And of course, sometimes the person really is the target after all. If a person, or group of people, are trying to do something evil, by whatever standard you judge such things, then is it reasonable to waste time sparring verbally with them? Not if your goal is to expose their evil and stop them from doing more.
It’s become common, these days, for such people to sew confusion and discord by creating false arguments, filling our attention spans with a never-ending stream of nonsense. These arguments are sometimes compelling (if flawed), but sometimes make no effort at all to sound reasonable. What makes them effective is that they are churned out at a rapid rate, and are tuned to our own hot buttons. They pull us into endless and pointless debates. They are fake arguments, and we waste our time trying to debate a smokescreen.
When that happens, it’s best to abandon the debates and get to grips with the people and what they represent directly. Your goal is not to come up with cleverer arguments, but to defeat their actions and expose their motivations. In other words, the people themselves are the problem. When you’re at this point, when you’re fighting people instead of ideas, ad hominem attacks are not unfair distractions. They’re relevant and appropriate.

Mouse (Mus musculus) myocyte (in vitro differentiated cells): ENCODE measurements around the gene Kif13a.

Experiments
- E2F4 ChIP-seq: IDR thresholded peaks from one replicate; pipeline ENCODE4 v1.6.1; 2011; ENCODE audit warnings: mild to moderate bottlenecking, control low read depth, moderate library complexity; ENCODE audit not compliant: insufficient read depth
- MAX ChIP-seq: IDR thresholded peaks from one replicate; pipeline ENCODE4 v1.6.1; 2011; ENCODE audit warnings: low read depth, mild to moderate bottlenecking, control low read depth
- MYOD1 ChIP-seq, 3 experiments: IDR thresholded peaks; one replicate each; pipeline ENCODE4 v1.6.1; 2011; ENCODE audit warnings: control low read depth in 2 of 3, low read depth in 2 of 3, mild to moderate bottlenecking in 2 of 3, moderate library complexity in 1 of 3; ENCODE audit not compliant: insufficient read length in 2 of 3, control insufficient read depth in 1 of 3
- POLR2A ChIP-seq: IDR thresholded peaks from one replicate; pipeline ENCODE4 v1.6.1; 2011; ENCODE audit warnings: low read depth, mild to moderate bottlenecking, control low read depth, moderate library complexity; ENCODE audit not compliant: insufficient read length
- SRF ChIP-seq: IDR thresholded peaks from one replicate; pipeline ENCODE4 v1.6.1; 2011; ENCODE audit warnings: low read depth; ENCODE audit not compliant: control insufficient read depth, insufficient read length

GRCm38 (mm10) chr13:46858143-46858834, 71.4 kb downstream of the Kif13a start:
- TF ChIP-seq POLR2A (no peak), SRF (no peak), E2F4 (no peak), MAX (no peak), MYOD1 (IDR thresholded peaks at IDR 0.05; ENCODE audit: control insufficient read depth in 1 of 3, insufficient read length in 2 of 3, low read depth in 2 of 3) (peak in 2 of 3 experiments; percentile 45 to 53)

Know your ad hominem game
So the next time you’re angrily yelling at somebody on the Internet about some politician on the opposite end of the political spectrum from you, think about what you’re trying to achieve. When you get accused of ad hominem attacks, you should know whether that’s a fair criticism. If it is, abandon that tack and focus on the issues. But if you are in fact fighting against the people behind the ideas then there’s no shame in admitting that you are in fact playing the man and not the ball.